Dispatches: The Roadside Market
The United States is going through one of its worst droughts since the 1950s. Corn and soybeans are decimated. More than 60 percent of the continental U.S. is in drought conditions, and the U.S. Department of Agriculture has declared a disaster area in more than 1,000 counties countrywide. This goes all the way back to that warm winter we here in New Jersey experienced.
It’s hard to believe it, though, as I drive around Monmouth County where I live. The cornfields seem to be high and teeming, but that’s to my untrained eye.
I’ve also noticed quite a few roadside stands offering local vegetables for sale. These are from the big farms in the area but the quaint little stands where a honor box (or coffee can) is used to note the sale and mark change. Little stands like the one above, just down the road from me.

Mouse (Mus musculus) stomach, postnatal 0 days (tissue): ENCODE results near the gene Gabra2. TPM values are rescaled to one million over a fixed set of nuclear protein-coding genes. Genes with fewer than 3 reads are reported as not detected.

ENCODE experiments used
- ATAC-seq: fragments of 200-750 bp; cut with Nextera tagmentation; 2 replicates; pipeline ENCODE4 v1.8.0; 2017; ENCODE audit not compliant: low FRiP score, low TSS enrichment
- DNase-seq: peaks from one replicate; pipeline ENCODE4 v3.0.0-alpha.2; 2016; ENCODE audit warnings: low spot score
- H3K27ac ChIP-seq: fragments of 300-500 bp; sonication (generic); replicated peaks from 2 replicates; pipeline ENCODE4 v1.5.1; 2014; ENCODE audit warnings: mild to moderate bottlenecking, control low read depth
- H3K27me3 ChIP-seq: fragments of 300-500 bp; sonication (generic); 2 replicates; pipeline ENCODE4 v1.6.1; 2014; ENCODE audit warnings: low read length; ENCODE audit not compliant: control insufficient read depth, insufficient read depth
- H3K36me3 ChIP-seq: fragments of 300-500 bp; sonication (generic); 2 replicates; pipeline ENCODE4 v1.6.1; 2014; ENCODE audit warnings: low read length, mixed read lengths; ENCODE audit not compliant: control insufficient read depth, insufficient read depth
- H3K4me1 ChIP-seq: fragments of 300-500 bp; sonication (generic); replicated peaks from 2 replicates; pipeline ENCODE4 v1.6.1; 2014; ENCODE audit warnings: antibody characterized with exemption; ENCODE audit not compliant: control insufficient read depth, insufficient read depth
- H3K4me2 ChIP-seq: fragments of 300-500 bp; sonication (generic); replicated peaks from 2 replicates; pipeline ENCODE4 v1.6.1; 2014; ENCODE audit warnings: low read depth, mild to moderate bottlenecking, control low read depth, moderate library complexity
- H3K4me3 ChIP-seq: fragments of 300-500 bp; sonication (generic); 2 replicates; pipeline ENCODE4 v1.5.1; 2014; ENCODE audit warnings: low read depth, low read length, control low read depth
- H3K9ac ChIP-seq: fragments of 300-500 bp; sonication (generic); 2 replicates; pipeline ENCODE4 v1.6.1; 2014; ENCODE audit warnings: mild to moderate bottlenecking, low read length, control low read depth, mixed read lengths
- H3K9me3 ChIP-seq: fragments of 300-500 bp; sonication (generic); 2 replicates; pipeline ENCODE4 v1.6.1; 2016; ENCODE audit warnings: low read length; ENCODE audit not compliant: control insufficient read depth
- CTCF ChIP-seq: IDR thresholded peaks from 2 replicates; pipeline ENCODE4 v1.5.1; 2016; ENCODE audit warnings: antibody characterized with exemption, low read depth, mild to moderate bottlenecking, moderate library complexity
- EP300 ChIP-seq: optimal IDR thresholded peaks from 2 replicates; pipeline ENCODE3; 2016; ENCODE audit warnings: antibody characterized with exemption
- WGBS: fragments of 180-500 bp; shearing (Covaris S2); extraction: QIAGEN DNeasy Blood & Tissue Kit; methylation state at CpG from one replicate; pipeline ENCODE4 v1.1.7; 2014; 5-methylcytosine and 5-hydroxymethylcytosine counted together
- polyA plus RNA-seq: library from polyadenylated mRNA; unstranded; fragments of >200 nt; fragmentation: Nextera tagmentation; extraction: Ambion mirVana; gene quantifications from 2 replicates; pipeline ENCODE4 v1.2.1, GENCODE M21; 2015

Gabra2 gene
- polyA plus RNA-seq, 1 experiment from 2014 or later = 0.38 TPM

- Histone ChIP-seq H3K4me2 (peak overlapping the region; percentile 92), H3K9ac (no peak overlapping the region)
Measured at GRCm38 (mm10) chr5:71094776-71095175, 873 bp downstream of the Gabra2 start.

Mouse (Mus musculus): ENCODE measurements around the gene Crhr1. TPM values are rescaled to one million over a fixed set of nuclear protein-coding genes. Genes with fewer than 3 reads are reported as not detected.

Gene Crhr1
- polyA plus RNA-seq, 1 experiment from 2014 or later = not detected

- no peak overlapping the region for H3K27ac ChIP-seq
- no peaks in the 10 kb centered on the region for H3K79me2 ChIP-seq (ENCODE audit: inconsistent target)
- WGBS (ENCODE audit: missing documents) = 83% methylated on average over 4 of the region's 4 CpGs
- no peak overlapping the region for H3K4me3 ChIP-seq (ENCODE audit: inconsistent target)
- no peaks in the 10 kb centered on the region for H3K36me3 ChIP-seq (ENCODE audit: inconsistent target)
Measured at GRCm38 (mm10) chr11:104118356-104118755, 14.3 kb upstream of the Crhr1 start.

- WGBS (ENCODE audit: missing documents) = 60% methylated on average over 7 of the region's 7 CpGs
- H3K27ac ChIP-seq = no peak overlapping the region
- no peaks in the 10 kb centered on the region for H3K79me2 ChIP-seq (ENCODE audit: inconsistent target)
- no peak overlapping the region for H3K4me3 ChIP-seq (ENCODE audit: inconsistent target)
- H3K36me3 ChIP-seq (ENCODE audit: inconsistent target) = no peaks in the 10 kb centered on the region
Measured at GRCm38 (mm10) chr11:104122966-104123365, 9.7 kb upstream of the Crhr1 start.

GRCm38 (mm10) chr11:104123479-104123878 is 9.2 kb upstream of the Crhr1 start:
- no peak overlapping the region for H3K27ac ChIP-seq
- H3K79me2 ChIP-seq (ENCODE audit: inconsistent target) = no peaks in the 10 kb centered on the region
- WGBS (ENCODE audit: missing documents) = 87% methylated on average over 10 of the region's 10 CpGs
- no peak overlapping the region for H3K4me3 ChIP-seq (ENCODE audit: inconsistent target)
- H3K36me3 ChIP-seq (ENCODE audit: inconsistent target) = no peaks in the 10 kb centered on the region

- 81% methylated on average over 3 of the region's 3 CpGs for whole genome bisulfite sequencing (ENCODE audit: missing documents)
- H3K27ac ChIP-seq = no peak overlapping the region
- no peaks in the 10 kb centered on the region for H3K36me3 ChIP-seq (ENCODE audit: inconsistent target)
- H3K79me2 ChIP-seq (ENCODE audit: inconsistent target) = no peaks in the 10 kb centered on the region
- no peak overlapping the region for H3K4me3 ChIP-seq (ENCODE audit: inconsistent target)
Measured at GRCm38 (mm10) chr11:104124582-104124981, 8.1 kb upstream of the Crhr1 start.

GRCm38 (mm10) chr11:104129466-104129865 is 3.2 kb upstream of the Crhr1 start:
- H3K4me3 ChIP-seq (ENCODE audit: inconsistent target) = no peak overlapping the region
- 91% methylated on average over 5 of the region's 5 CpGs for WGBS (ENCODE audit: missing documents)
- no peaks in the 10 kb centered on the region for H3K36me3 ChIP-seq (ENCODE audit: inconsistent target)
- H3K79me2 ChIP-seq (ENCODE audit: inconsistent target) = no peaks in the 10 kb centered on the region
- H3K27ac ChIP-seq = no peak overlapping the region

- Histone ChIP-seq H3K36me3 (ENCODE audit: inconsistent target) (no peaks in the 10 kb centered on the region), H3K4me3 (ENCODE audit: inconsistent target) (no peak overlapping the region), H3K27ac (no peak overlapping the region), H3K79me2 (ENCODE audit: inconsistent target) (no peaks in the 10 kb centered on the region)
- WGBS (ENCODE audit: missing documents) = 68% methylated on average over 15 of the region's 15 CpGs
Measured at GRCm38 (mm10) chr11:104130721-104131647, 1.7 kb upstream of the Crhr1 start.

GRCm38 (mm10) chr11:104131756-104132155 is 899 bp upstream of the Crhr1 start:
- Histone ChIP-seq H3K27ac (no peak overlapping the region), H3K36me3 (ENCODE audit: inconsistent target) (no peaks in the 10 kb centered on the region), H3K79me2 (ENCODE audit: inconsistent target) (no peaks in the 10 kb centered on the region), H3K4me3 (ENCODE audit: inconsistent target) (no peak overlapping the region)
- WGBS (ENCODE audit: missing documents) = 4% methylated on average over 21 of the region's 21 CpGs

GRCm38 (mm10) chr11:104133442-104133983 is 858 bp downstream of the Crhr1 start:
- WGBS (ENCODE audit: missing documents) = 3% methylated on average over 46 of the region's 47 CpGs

As I see these, though, I’m reminded that they certainly aren’t particular to New Jersey, or to the United States. I’ve seen these little (and not so little) stands and markets all over the world.
Every where you go, outside food sales is part of the culture. It’s part of someone’s lively hood, either a lot or a little. Maybe that person on Route 524 in New Jersey just has an overabundance from their backyard garden, and they want to make a few extra bucks, but probably that family in Fengxian depends on making their quota and selling their goods.
It all comes down to having it and selling it.
And when there’s a drought going on like there is now, it makes it all that much more harder. If you see these stands near you, pull over, drop a couple of bucks in the tin or the can or the box, and enjoy the fruits of someone’s labor.
© Mark V. Krajnak 2012 | JerseyStyle Photography | All rights Reserved